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Pain is Funny

January 15, 2010

Like every writer, my early childhood played an important role in choosing the genres I write today, with television being a pretty huge contributor. In fact, I spent way too much time as a kid, staring at the old black and white tube we had in our bedroom. My tastes in programming have carried over into the dark mix of horror, fantasy and comedy I write today.

Going back down memory lane, my first influences to write horror and fantasy, surprisingly, did not come from Sister Paul (see last week’s post). Instead, it all started one afternoon, at the age of four, when my grandmother allowed me to watch the 1963 B-movie, The Crawling Hand (I’m sure Greg has seen it). And at my other grandmother’s house, there were the frightening viewings of a show called Night Gallery. I watched it with my twin aunts, munching on popcorn, unbeknownst to Nonny. I liked the feeling of fear at an early age, so I became a horror addict, always on the look out for new programming that could scare the bejesus out of me or turn my stomach more violently than the last show I’d viewed. Only difference today is that I have access to a greater number of films…gotta love that.

I actually miss the good old days, when scaring small children with horrific stories was considered the norm. Find me an original fairy tale that doesn’t terrorize children. Lessons are taught well through fear, but I suppose this is a subject for another post.

Now you ask, what about the comedy? Well…It all started with these three guys.

I mix the dark side with comedy because pain is funny. Don’t even try to argue it’s not. Nine times out of ten, we laugh at someone else’s expense. How else could we humans get past the horrible moments in our lives with our sanity?

Comedy writing is new for me though, The Courier being my first attempt at it in a full length novel. Luckily, it’s coming to me naturally, but I also have to attribute it to raising two boys and watching A LOT of goofy horror flicks like Bad Taste (more reasons to love Peter Jackson), Evil Ed and Shaun of the Dead.

Gosh, so far I haven’t even mentioned books. Yeah, I’ve read quite a bit of fantasy and horror. Sure, a myriad of good and bad fiction authors have helped to shape my writing. But when it comes to influences, I have to turn to nonfiction, especially in the area of philosophy and religion. And so re-enters Sister Paul. As a person who is constantly questioning my own faith, I can’t help but be absolutely fascinated by spirituality, an underlying theme in my works. And, I especially love to take horrific real life situation, as in my short story Blush of the Dead that addresses gendercide in Bosnia, and mix it with fantastic characters like zombies.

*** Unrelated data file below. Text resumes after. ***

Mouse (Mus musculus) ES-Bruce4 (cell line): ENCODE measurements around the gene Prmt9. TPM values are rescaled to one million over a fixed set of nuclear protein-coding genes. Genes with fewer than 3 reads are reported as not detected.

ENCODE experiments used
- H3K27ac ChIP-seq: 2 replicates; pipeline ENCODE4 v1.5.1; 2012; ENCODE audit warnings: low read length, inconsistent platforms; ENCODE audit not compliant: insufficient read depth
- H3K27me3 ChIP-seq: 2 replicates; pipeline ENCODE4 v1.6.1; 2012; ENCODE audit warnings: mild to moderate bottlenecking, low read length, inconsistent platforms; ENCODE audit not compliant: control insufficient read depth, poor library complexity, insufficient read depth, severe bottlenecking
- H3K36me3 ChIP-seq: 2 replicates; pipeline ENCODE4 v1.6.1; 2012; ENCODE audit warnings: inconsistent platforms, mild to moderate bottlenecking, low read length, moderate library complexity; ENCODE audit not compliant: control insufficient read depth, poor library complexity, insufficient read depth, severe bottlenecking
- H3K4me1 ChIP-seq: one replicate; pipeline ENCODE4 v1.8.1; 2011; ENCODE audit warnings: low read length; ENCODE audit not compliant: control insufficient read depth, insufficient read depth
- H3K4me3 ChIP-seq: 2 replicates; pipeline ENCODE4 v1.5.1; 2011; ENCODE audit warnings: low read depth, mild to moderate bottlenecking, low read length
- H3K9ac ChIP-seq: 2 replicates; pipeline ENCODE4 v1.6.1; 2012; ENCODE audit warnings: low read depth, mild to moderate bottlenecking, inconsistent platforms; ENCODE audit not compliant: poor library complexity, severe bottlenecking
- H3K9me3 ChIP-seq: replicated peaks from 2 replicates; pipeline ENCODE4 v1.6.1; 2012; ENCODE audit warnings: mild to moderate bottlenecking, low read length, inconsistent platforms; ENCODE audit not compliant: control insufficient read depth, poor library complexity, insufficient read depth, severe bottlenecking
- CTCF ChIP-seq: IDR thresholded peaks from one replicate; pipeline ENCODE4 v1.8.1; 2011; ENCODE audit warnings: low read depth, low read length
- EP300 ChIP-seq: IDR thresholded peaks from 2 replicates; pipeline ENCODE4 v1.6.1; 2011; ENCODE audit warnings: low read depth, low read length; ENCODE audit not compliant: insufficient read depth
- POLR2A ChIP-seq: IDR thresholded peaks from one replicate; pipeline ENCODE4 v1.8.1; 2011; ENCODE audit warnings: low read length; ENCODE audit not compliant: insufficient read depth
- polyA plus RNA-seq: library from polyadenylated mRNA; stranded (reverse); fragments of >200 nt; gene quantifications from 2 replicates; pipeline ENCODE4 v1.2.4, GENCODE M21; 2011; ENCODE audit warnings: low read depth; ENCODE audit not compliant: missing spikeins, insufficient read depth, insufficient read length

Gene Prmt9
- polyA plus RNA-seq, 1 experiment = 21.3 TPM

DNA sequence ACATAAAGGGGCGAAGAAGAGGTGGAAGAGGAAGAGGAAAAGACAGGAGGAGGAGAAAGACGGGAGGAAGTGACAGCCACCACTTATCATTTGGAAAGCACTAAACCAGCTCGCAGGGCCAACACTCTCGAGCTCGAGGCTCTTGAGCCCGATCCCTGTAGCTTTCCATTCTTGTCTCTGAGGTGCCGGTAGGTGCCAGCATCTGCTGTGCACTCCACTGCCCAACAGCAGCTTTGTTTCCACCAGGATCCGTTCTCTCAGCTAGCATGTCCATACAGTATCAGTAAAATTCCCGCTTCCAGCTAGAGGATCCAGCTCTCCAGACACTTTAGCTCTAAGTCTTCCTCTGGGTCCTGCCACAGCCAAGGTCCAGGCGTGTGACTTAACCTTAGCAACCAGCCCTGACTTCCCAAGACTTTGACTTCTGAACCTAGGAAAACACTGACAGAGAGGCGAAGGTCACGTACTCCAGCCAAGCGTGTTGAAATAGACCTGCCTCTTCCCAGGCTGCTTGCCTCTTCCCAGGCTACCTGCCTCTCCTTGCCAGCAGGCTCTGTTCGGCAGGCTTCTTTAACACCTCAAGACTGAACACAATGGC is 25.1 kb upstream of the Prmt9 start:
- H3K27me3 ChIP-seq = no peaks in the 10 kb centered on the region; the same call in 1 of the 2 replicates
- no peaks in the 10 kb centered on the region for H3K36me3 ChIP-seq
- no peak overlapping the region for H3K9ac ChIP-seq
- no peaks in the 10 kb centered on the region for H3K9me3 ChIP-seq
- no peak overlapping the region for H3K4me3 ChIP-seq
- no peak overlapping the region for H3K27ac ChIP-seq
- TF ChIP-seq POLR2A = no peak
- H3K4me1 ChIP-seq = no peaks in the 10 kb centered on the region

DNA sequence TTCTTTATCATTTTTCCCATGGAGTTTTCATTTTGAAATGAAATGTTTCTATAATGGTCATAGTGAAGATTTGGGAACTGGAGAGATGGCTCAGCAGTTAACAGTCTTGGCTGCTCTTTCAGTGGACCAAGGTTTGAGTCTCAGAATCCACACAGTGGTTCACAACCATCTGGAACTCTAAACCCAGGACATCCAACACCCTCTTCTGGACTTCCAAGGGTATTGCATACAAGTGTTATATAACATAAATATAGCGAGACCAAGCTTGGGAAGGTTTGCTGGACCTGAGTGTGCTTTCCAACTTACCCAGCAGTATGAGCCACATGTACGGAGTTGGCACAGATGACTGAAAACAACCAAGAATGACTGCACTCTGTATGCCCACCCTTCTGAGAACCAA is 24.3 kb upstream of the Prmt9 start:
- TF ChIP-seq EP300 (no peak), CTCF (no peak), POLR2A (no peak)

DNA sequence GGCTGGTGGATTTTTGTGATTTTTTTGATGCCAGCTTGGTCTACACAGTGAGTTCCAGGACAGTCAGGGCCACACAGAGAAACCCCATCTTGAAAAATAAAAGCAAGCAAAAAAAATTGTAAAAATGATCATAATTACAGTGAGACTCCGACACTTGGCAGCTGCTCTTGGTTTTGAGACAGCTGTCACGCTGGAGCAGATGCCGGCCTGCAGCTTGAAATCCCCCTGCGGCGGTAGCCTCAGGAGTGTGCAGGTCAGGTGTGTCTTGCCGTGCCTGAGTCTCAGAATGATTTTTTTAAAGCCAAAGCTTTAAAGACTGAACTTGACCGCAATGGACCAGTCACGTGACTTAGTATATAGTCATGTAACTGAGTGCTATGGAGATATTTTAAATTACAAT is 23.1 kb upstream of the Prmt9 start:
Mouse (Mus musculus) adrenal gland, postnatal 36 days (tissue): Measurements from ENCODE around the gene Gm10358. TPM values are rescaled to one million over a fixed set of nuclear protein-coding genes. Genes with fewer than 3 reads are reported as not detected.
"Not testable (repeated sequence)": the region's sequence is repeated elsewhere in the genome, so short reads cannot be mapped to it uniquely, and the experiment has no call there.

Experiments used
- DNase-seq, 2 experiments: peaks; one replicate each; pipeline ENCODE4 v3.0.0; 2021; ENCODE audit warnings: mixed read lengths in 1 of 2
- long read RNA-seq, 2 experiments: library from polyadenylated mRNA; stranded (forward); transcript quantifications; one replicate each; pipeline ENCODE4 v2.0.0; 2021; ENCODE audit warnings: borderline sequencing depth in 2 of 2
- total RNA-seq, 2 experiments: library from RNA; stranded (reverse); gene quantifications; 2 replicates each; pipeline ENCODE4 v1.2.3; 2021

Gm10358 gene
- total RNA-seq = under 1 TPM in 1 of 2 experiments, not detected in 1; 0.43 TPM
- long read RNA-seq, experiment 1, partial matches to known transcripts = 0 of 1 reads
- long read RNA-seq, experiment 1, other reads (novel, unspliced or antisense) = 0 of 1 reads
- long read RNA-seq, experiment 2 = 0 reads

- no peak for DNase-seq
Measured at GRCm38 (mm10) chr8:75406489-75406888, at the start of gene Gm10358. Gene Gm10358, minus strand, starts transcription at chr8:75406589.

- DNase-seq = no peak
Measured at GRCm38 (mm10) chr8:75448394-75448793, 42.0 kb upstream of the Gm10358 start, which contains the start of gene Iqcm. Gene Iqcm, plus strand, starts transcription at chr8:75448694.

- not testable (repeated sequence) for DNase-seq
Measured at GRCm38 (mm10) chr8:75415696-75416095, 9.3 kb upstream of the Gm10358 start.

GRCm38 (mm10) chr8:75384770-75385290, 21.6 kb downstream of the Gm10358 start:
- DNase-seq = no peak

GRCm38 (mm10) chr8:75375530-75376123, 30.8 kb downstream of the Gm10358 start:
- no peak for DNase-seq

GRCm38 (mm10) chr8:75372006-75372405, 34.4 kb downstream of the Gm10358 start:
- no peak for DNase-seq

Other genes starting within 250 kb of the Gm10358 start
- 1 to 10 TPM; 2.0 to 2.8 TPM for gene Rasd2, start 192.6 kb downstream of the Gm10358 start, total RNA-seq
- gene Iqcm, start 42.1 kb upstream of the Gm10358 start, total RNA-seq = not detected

Darn! I’m running out of space for this week’s post. Being a Leo, I could go on forever about myself. I’ve got only one last thing to mention, and that is I haven’t read much comedy in fiction form. Got any suggestions??

14 Comments leave one →
  1. January 15, 2010 7:17 am

    Christopher Moore – hands down one of the funniest writers I’ve ever read. If you’ve never had a moment where you literally laugh out loud while reading and then quickly look around to see if you accidentally drew attention to yourself – then you have to try this author. He has some books that poke at religion, some that are more paranormal, including two that are vampire. His prose and dialogue are incredibly witty, appealing to both male and female readers alike.

    • January 15, 2010 7:48 am

      Moore is one of the few I’ve read recently. Am currently in the middle of A Dirty Job, about a guy who happens into becoming Death. Gotta say, Moore really has a way with refreshing an old concept. I listened to Practical Demonkeeping with my son a couple months ago and we laughed our butts off, so he’s perfect for teen boys who hate reading.

  2. sarannadewylde permalink
    January 15, 2010 9:06 am

    I laugh at the most inappropriate times. *sigh* I cackled all the way through The Exorcist. I’m sure that’s a sign that I’m disturbed. But then again, I watched it at my 8th birthday party. That’s what made me decide I was going to be a horror writer. Of course, I discovered romance a couple years later.

    Good Omens is one of the funniest books I’ve ever read. If you haven’t read it, it’s a must! Also, if you like the horror/comedy Ray Garton’s books usually have a few laugh out loud moments, even though that could just be me. Ravenous had me shrinking from windows and running like an idiot to my car because I had to leave after it was dark.